Behavioral Ecology and Sociobiology 03/2009; 63(8):1231-1242. · 2.75 Impact Factor
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    ABSTRACT: The assessment of relatedness is a key determinant in the evolution of social behavior in primates. Humans are able to detect kin visually in their own species using facial phenotypes, and facial resemblance in turn influences both prosocial behaviors and mating decisions. This suggests that cognitive abilities that allow facial kin detection in conspecifics have been favored in the species by kin selection. We investigated the extent to which humans are able to recognize kin visually by asking human judges to assess facial resemblance in 4 other primate species (common chimpanzees, western lowland gorillas, mandrills, and chacma baboons) on the basis of pictures of faces. Humans achieved facial interspecific kin recognition in all species except baboons. Facial resemblance is a reliable indicator of relatedness in at least chimpanzees, gorillas, and mandrills, and future work should explore if the primates themselves also share the ability to detect kin facially.
    International Journal of Primatology 02/2009; 30(1):199-210. · 1.79 Impact Factor
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    ABSTRACT: Although many primates exhibit striking coloration, including brightly colored pelage and bare areas of skin, our understanding of the function and evolution of these traits pales in the face of knowledge about color in other taxa. However, recent years have seen an increase in the number of studies of individual variation in primate color and evidence is accumulating that these traits can act as important signals to conspecifics. Mandrills are arguably the most colorful of all primates. Here, we review what we have discovered about the signal function of coloration in male and female mandrills from our long-term studies of a semi-free-ranging colony in Franceville, Gabon and test the predictions of the Hamilton-Zuk hypothesis—that bright coloration is condition dependent, and that only individuals of superior quality will be able to express color fully—in this species. We compare measures of facial coloration in both sexes with parasite load (using fecal analysis over 1 annual cycle), immune status (hematological parameters), neutral genetic diversity (microsatellite heterozygosity), and major histocompatability (MHC) genotype to examine whether red coloration acts as an honest signal of individual quality in mandrills. We found that red coloration was unrelated to parasitism and hematological parameters. Red was also unrelated to genome-wide heterozygosity and MHC diversity, although specific MHC genotypes were significantly related to red. The healthy, provisioned nature of the colony and problems associated with observational, correlational studies restrict interpretation of our data, and it would be premature to draw conclusions as to whether color signals individual quality in mandrills. We conclude with some suggestions for future studies on the signal content of color in mandrills and other primates.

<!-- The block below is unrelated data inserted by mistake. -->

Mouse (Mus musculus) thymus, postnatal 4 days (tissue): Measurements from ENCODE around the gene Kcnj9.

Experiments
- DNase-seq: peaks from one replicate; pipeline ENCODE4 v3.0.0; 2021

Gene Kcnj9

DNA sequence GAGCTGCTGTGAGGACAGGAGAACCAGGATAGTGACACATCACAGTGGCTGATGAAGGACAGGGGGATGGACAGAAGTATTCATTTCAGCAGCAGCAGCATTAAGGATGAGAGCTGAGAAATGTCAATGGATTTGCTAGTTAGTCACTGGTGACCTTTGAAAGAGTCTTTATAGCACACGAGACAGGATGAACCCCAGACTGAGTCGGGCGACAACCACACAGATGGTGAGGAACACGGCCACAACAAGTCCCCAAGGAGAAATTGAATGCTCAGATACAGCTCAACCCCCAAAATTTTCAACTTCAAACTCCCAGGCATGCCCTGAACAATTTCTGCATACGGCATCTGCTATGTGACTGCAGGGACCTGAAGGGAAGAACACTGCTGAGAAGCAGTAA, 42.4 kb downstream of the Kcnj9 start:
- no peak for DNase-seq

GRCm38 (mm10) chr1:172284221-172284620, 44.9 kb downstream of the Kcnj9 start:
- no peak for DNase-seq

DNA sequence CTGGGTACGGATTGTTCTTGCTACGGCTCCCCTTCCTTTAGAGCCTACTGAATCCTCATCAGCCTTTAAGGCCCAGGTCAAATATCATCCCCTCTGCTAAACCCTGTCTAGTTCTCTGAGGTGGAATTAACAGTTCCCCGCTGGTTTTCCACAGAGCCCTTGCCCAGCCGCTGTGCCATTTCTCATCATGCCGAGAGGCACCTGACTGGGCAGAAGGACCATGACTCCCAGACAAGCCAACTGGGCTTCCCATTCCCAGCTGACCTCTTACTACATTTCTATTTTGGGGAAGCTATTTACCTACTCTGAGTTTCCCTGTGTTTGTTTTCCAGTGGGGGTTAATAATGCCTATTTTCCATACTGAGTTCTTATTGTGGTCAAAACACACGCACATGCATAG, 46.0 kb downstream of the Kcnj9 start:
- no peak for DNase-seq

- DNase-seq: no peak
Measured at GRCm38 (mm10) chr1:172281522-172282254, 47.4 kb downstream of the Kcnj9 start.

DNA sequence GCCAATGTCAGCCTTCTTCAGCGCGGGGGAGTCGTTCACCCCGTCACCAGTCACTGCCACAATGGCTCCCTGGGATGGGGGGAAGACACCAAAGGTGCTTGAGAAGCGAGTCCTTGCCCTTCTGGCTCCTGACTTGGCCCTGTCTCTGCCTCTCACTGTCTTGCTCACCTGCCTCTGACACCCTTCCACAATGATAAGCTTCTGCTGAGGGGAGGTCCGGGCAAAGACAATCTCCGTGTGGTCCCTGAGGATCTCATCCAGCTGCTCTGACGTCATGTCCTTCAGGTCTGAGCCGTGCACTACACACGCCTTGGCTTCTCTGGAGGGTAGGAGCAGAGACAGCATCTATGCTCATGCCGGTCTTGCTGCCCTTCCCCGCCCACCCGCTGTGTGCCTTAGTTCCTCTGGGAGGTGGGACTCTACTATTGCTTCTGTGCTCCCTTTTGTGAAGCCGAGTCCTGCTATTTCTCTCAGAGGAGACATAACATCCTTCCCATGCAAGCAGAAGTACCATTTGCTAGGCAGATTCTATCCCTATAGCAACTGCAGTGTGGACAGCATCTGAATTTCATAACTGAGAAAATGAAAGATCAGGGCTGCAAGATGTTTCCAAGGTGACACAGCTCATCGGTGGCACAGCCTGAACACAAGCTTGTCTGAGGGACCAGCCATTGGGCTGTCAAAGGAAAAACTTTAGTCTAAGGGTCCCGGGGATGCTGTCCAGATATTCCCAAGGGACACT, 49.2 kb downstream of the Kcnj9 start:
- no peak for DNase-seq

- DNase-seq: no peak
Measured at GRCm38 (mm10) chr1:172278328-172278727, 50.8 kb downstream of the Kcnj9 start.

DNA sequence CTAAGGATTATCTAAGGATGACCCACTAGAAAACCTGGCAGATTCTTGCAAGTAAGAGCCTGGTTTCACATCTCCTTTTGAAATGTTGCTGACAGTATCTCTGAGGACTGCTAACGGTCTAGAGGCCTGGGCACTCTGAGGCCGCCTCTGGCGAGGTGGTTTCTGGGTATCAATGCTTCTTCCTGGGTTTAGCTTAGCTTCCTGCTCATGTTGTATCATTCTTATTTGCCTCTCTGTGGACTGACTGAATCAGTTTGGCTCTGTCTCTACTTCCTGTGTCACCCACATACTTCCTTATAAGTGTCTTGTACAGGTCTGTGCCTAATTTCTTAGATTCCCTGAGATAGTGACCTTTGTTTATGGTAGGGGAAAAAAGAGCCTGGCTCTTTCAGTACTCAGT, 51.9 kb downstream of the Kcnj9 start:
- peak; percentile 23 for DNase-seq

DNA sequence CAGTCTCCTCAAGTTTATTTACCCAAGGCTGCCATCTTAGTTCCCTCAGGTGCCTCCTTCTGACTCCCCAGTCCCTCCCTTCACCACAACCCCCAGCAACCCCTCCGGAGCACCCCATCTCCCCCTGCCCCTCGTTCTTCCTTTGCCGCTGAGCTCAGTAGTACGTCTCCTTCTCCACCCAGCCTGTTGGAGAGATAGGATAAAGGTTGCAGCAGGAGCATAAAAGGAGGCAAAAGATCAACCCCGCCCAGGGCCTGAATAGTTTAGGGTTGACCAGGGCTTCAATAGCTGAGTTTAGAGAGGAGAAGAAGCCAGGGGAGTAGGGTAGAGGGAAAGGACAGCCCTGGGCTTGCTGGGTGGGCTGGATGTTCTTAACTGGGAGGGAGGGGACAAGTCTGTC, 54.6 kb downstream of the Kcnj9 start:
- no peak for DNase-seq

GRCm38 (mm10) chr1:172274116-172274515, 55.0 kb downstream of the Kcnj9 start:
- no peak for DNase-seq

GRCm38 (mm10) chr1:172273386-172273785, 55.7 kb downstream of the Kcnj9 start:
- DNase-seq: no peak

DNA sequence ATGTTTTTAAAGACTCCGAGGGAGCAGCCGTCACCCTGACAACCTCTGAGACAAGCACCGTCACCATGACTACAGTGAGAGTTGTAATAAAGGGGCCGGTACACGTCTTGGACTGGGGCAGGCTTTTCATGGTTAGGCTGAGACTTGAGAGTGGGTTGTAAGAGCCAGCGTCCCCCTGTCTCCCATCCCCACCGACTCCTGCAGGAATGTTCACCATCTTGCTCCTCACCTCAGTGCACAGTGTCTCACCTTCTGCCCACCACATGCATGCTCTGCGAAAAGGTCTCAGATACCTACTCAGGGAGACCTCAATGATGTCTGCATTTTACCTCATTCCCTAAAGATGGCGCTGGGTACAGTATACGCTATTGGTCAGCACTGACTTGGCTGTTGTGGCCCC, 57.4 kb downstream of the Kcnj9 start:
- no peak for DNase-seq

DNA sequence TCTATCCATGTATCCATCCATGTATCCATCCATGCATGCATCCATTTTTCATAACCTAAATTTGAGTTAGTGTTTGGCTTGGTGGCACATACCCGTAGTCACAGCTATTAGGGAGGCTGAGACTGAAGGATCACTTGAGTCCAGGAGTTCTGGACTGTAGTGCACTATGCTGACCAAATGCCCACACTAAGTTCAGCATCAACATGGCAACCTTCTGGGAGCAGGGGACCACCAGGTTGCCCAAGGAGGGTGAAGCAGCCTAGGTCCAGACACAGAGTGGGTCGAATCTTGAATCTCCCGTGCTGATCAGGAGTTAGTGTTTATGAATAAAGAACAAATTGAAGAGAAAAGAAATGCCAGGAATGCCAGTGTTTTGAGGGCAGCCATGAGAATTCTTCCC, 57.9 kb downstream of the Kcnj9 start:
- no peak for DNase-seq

International Journal of Primatology 01/2009; 30(6):825-844. · 1.79 Impact Factor
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    ABSTRACT: Comparative analyses of survival senescence by using life tables have identified generalizations including the observation that mammals senesce faster than similar-sized birds. These generalizations have been challenged because of limitations of life-table approaches and the growing appreciation that senescence is more than an increasing probability of death. Without using life tables, we examine senescence rates in annual individual fitness using 20 individual-based data sets of terrestrial vertebrates with contrasting life histories and body size. We find that senescence is widespread in the wild and equally likely to occur in survival and reproduction. Additionally, mammals senesce faster than birds because they have a faster life history for a given body size. By allowing us to disentangle the effects of two major fitness components our methods allow an assessment of the robustness of the prevalent life-table approach. Focusing on one aspect of life history - survival or recruitment - can provide reliable information on overall senescence.
    Ecology Letters 08/2008; 11(7):664-73. · 17.95 Impact Factor

Publication Stats

773 Citations
154.63 Total Impact Points

Institutions

  • 2011
    • University of Freiburg
      • Faculty of Biology
      Freiburg, Lower Saxony, Germany
  • 2005–2011
    • French National Centre for Scientific Research
      • Centre d'Ecologie Fonctionnelle et Evolutive
      Paris, Ile-de-France, France
    • Université de Montpellier 1
      Montpelhièr, Languedoc-Roussillon, France
  • 2008–2009
    • Duke University
      • Department of Evolutionary Anthropology
      Durham, NC, United States
    • University of Illinois, Urbana-Champaign
      • Department of Anthropology
      Urbana, IL, United States
  • 2005–2007
    • International Centre of Medical Research of Franceville
      Franceville, Haut-Ogooué, Gabon
  • 2006
    • Centre d'Ecologie Fonctionnelle et Evolutive
      Montpelhièr, Languedoc-Roussillon, France